Corgi AA29101 RAF Supermarine Spitfire Mk. IX Fighter - Wing Commander James Edgar "Johnnie" Johnson, No.127 (RCAF) Wing, RAF Tangmere, England, 1944 (1:72 Scale)
"Never in the field of human conflict was so much owed by so many to so few."
- British Prime Minister Winston Churchill, commenting on the British airmen in the Battle of Britain
The Spitfire is the most famous British aircraft of all time. Although less numerous than the Hawker Hurricane, it is remembered as the sleek, thoroughbred fighting machine that turned the tide during the Battle of Britain. The Spitfire was among the fastest and most maneuverable prop-driven fighters of World War II, serving in virtually every combat theater.
Supermarine designer Reginald Mitchell created this small, graceful, elliptical-wing fighter with eight guns in the wings that were able to fire without being hindered by the propeller. The immortal Spitfire thus became not merely one of the best-performing fighters of all time, but also one of the best-looking. Although never employed as a long-range escort, the Spitfire was a champion in an air-to-air duel. Spitfires routinely dived at the speed of sound, faster than any of the German jets.
A carrier-based version, called the Seafire, was a winner in its own right, serving valiantly on convoy routes during World War II. The Seafire 47 was even used in the early stages of the Korean War, before it was replaced by more modern jet aircraft.
Pictured here is a 1:72 scale replica of a RAF Supermarine Spitfire Mk. IX fighter that was piloted by Wing Commander James Edgar "Johnnie" Johnson Johnson, leader of No.127 (RCAF) Wing, then deployed to RAF Tangmere, England, during 1944.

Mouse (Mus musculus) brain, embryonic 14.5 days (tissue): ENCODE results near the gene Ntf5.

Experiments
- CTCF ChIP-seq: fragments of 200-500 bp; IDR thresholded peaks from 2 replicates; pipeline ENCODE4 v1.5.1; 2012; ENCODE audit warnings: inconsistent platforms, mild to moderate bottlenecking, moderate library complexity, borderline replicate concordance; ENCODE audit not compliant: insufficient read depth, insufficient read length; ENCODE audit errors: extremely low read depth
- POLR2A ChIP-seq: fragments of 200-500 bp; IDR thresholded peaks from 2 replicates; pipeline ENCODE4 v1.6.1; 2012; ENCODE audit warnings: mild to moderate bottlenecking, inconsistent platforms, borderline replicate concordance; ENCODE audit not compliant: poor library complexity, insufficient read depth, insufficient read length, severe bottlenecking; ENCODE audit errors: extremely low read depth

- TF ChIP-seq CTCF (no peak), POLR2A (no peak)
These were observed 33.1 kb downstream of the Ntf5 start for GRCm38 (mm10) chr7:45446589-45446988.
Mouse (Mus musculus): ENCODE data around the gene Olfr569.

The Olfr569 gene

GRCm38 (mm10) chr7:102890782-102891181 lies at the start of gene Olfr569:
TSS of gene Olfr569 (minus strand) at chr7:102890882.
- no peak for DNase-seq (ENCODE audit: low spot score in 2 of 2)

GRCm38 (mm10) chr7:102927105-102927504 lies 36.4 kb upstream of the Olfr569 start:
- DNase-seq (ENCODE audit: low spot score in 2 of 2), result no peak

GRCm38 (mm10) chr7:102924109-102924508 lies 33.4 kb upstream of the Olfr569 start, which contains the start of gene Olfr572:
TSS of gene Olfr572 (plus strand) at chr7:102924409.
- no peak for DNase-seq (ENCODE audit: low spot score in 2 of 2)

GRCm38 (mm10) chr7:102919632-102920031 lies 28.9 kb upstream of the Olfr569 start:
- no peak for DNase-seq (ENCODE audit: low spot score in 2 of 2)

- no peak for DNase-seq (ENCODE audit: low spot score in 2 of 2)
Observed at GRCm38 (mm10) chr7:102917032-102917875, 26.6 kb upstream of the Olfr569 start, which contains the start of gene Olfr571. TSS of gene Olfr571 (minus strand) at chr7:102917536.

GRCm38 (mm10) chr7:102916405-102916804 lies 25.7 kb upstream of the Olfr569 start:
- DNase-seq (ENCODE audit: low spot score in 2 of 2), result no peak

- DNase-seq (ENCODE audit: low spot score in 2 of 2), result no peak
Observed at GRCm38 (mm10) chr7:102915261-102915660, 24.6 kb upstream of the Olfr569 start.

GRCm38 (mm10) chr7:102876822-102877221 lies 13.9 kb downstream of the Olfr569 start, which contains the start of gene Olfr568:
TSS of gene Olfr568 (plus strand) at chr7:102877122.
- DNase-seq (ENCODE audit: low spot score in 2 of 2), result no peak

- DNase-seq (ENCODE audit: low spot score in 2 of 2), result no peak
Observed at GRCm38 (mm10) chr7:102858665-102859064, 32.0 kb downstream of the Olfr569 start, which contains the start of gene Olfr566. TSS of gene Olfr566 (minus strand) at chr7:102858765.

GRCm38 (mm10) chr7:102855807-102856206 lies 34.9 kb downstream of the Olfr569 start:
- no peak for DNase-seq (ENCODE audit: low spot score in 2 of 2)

Now in stock!
Release Date: February 2023
Historical Account: "Beer Runs" - Wearing full D-Day identification markings, Spitfire MK329 JE-J 'Junior' was the personal mount of RAF ace pilot James Edgar 'Johnnie' Johnson, one of the RAF's top scoring fighter aces of WWII and one who's impressive tally of 34 confirmed aerial victories was scored exclusively against Luftwaffe single engined fighters. Flying extensively in support of the D-Day landings, Johnson and the squadrons under his command would be employed in aggressively clearing the skies of northern France of Luftwaffe fighter opposition, something they proved rather effective at doing. In fact, by D-Day, Johnson was one of the most successful Allied air aces still flying operationally, with his victories showing no sign of abating. Johnson and his No.127 (RCAF) Wing were one of the first fighter units to be sent to operate from forward landing bases in France following the successful Normandy landings, which is where the unusual story of this particular aircraft comes from. It appears that Spitfire Mk.IX MK329 was something of a hybrid machine and not the one Johnson actually flew in combat, but more of a hack air frame.
It is reputed that once his unit had been sent to operate in France, he used this Spitfire to fly back to the UK on unofficial 'Beer Runs', returning to their temporary home with two beer kegs attached under the wing of his aircraft. This practice was frowned upon by the RAF top brass, so units came up with ingenious ways around the restrictions, using standard external fuel tanks which had been thoroughly washed out for the purpose of transporting their beer, however, despite their very best endeavors, the beer still had a nasty aftertaste of fuel. It is thought that as Johnson was particularly highly regarded by both his men and his superiors, a blind eye may have been turned on his unofficial Spitfire sorties and the refreshing ordnance they ferried. There are few details regarding the actual production and service career of Spitfire MK329 in existence, which Johnson described in his memoirs as being a collection of components from various different Spitfires, something of a mix and match air frame. This is borne out by the fact that its serial MK329 is very similar to that of his usual and favored combat mount around that time, Spitfire MK392 - is this the reason why he referred to this aircraft as 'Junior'? Whatever the true story, this beautiful Spitfire and its unusual under slung load makes for a fitting first release for our new Spitfire Mk.IX tooling.